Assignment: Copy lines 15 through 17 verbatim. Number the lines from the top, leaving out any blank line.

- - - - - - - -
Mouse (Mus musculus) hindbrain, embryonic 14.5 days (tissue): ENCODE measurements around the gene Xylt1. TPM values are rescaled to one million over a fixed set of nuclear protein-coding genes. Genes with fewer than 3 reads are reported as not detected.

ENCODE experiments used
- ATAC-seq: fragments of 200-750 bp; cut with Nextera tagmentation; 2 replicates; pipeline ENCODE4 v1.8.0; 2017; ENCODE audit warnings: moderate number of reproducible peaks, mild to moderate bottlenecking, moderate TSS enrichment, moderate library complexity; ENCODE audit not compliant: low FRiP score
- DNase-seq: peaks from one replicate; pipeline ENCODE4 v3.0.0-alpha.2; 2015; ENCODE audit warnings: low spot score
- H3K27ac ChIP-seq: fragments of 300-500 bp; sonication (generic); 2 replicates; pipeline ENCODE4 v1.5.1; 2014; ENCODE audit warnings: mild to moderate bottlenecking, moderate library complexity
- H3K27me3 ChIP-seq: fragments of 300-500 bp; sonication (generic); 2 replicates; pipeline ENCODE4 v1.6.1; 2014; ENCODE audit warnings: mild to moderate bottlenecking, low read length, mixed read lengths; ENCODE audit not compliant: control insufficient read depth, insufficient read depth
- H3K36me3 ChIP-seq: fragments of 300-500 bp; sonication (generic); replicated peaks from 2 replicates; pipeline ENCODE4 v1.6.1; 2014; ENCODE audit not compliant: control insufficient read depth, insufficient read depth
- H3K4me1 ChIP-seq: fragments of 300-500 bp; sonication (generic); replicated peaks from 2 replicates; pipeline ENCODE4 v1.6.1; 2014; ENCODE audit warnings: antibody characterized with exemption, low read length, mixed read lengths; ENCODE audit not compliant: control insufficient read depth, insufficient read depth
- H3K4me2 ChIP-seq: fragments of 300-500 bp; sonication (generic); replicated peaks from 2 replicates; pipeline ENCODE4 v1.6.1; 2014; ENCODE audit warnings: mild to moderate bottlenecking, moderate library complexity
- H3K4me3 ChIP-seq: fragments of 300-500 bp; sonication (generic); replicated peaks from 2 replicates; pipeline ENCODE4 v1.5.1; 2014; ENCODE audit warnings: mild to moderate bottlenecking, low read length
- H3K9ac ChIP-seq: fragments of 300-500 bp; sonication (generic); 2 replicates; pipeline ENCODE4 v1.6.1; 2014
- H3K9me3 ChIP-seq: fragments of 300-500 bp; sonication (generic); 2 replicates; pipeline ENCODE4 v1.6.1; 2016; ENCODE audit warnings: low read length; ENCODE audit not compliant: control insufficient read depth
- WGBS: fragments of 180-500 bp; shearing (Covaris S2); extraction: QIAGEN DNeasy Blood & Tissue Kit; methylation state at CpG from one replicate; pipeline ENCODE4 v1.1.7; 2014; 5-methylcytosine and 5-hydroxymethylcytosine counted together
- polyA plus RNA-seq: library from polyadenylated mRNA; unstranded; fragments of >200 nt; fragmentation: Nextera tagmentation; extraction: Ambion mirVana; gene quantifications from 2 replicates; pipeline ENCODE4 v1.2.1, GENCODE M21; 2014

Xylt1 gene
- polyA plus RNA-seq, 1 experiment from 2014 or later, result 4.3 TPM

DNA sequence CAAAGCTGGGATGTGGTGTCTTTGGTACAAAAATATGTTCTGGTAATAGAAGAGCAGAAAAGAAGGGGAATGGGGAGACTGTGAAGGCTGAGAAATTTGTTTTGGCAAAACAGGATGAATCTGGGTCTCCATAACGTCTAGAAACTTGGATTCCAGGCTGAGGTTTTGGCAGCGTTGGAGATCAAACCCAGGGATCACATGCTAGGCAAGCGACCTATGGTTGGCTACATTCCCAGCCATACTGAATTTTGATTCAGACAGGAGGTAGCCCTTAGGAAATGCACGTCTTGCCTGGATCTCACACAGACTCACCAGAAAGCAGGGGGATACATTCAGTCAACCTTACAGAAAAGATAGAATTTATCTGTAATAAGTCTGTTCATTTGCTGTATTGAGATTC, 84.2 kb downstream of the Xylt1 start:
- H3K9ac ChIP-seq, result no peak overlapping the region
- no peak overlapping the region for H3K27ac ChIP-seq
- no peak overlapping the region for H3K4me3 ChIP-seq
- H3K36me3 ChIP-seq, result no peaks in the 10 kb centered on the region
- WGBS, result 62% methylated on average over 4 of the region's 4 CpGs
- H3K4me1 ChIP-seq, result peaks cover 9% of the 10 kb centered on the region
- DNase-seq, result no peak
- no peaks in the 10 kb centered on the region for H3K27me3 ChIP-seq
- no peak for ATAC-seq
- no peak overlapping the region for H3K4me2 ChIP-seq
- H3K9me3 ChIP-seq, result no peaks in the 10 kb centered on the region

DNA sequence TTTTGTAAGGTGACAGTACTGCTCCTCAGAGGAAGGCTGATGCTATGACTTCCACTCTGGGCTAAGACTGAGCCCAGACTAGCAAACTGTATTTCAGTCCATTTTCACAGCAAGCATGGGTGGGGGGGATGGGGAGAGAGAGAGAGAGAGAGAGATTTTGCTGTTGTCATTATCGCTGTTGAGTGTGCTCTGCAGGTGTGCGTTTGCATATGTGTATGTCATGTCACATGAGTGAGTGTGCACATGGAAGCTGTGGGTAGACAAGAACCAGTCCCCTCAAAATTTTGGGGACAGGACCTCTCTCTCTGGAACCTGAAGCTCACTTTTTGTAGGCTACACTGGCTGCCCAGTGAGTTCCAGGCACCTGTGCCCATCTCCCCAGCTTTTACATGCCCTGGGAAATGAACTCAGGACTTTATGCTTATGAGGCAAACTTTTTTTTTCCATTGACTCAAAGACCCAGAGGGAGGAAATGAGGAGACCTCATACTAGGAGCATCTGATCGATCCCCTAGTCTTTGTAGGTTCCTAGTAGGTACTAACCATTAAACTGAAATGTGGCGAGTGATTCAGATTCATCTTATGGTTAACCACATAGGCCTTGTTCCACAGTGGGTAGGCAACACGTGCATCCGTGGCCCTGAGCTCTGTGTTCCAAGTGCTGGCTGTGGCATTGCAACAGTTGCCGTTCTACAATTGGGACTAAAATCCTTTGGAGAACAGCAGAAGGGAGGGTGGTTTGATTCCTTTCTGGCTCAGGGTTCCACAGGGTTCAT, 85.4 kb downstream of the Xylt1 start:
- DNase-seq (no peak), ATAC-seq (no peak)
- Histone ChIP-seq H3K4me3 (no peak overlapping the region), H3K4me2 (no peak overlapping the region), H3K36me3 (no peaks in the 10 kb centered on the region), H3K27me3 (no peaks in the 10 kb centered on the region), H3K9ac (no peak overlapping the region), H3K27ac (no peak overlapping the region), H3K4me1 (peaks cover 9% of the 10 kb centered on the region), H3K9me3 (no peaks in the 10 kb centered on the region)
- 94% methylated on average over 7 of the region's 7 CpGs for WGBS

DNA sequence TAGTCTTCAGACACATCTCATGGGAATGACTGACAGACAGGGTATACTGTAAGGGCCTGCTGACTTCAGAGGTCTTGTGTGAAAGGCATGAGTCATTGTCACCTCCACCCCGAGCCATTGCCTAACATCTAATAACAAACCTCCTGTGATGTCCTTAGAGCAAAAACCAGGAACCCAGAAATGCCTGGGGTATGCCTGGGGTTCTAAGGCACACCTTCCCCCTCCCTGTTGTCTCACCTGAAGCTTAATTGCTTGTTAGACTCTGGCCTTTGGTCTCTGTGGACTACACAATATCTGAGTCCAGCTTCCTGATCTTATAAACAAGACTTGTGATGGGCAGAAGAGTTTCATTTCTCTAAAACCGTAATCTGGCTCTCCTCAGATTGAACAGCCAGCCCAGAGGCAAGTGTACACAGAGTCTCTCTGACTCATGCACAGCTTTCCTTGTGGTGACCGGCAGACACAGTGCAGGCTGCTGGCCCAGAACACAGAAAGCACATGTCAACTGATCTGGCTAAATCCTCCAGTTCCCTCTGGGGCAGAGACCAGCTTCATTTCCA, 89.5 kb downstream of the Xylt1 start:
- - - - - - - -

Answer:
Xylt1 gene
- polyA plus RNA-seq, 1 experiment from 2014 or later, result 4.3 TPM

DNA sequence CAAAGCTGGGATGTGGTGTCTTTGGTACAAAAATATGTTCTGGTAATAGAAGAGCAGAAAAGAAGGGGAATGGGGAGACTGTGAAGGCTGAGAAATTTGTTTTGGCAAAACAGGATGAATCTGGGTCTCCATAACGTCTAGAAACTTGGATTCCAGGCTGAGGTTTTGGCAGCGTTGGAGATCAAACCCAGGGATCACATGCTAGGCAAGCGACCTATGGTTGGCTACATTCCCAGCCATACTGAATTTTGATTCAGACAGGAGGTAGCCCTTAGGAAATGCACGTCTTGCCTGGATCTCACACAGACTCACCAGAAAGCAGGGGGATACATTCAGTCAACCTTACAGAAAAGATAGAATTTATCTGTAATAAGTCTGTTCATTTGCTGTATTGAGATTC, 84.2 kb downstream of the Xylt1 start: